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July 2019 Vol. 15 No. 2

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Peggy Turnbull

Chihuahua Desert

We drive to a pool ringed by sandpaper oaks, prickly pear, century plants. He wears a swimsuit bright as calendula flowers. I find a twisted purple barb impressed into his pale thigh, a bullet wound from student days when the police shot him at Tlatelolco. Later, he spreads a blue and white serape onto the bed of his Ford truck. Most nights we peer light years into the past, find faint glimmers behind layers of meteors and stars. Tonight mist rises from the spring. He asks if I see them, the dead wandering among the prickly pear. Bodies piled high on the ground, mothers wailing for dead children. Now you share my nightmare.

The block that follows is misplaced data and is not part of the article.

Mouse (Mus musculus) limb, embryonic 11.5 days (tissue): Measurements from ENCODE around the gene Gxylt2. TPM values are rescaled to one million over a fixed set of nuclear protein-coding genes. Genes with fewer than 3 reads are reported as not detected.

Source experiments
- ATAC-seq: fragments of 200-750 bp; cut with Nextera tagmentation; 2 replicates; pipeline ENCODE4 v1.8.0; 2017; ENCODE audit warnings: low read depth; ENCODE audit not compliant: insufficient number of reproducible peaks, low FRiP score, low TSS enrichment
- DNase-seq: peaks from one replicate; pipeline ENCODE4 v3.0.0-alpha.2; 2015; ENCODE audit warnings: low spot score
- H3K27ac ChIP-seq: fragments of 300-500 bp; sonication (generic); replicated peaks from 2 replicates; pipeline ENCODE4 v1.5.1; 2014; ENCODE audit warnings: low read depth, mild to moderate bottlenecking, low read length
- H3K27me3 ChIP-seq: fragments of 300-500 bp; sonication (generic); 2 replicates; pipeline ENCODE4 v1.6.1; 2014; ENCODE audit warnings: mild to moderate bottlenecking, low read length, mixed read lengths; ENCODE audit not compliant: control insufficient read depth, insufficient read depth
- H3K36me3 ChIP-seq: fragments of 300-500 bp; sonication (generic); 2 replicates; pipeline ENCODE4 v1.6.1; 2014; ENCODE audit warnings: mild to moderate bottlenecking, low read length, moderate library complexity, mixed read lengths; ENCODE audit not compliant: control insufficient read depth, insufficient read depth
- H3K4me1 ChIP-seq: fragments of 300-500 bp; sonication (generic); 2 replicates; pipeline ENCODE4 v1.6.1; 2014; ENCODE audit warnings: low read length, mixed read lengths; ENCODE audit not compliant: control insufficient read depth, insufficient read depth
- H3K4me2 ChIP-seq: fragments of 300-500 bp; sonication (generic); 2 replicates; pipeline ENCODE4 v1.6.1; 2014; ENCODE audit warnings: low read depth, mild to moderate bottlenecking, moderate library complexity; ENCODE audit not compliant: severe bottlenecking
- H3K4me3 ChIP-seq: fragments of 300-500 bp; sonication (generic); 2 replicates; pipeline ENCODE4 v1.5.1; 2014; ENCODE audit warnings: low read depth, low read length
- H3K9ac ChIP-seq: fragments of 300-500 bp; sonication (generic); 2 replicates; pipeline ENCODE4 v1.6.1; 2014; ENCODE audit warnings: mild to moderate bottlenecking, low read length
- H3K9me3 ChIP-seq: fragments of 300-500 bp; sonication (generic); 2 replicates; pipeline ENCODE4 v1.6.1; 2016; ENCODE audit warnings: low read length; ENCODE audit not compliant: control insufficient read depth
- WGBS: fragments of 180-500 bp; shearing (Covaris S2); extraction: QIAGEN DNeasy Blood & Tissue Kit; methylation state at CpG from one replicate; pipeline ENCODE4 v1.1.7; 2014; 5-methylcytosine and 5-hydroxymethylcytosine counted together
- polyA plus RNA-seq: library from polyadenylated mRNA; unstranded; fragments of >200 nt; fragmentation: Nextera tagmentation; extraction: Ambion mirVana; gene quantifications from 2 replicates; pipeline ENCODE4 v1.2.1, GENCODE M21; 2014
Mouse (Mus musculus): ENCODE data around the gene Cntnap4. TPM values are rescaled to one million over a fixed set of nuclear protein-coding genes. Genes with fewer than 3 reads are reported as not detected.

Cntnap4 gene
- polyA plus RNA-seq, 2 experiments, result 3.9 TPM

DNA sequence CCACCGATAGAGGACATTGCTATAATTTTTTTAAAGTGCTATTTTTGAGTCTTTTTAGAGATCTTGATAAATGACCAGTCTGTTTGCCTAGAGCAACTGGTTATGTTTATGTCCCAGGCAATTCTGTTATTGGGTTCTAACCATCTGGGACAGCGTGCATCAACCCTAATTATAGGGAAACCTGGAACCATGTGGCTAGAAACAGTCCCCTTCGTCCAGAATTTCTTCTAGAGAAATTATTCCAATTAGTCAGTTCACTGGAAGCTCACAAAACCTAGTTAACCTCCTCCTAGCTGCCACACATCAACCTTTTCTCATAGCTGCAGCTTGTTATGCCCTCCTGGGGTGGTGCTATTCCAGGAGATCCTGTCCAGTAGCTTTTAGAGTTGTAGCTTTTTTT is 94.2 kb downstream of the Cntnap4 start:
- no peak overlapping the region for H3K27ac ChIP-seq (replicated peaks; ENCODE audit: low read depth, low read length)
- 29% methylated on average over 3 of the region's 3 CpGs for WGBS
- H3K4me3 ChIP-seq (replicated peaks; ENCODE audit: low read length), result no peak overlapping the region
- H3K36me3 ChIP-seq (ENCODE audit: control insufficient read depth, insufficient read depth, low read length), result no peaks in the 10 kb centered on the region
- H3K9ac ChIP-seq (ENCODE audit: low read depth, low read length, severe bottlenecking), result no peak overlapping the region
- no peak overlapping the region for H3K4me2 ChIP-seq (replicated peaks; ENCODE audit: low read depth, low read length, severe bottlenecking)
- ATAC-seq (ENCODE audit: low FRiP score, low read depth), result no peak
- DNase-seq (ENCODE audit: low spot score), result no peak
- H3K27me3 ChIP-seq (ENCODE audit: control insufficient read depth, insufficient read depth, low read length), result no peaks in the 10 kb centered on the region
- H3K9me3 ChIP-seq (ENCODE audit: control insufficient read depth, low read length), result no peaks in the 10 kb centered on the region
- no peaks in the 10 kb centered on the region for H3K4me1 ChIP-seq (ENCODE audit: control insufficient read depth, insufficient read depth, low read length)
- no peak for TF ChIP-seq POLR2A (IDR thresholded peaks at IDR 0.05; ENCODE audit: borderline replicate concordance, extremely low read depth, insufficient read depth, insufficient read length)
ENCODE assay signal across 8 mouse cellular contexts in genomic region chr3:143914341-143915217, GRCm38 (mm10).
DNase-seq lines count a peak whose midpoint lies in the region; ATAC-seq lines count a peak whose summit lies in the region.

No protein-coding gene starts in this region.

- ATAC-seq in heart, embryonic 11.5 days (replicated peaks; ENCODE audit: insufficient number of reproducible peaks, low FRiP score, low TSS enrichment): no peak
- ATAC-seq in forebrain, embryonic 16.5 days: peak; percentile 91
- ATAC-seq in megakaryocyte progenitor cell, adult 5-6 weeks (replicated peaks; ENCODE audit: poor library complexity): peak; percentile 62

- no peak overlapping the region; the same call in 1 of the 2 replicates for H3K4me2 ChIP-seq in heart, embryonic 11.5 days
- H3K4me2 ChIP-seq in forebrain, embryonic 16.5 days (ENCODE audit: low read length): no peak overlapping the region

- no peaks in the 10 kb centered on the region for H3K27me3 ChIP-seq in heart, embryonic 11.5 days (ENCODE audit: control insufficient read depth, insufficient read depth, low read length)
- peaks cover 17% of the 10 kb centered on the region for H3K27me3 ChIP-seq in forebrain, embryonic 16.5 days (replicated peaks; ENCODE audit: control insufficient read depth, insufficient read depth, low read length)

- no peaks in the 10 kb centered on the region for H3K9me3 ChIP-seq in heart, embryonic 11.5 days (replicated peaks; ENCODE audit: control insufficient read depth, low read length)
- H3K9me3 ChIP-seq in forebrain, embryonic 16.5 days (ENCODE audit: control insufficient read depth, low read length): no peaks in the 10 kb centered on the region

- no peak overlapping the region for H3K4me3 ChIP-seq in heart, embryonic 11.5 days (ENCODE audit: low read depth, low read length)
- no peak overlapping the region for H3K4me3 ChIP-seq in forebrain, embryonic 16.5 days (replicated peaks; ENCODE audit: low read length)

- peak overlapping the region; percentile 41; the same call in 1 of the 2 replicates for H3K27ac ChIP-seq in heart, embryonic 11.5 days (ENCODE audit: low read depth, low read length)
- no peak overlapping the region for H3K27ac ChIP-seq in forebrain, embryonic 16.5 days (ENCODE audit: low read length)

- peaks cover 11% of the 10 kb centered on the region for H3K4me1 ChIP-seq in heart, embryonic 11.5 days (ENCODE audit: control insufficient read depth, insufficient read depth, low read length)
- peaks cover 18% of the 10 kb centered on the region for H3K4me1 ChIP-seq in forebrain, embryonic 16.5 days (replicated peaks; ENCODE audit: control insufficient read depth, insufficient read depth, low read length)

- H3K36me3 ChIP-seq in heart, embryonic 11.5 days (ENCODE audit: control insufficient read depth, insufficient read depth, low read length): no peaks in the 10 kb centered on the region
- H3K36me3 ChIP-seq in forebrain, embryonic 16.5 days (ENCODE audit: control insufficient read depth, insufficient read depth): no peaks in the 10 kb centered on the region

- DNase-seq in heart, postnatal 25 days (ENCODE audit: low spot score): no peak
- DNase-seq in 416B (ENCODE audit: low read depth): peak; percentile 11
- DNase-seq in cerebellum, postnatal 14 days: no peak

swirling vapors swarm
across stony land
ghosts’ footsteps


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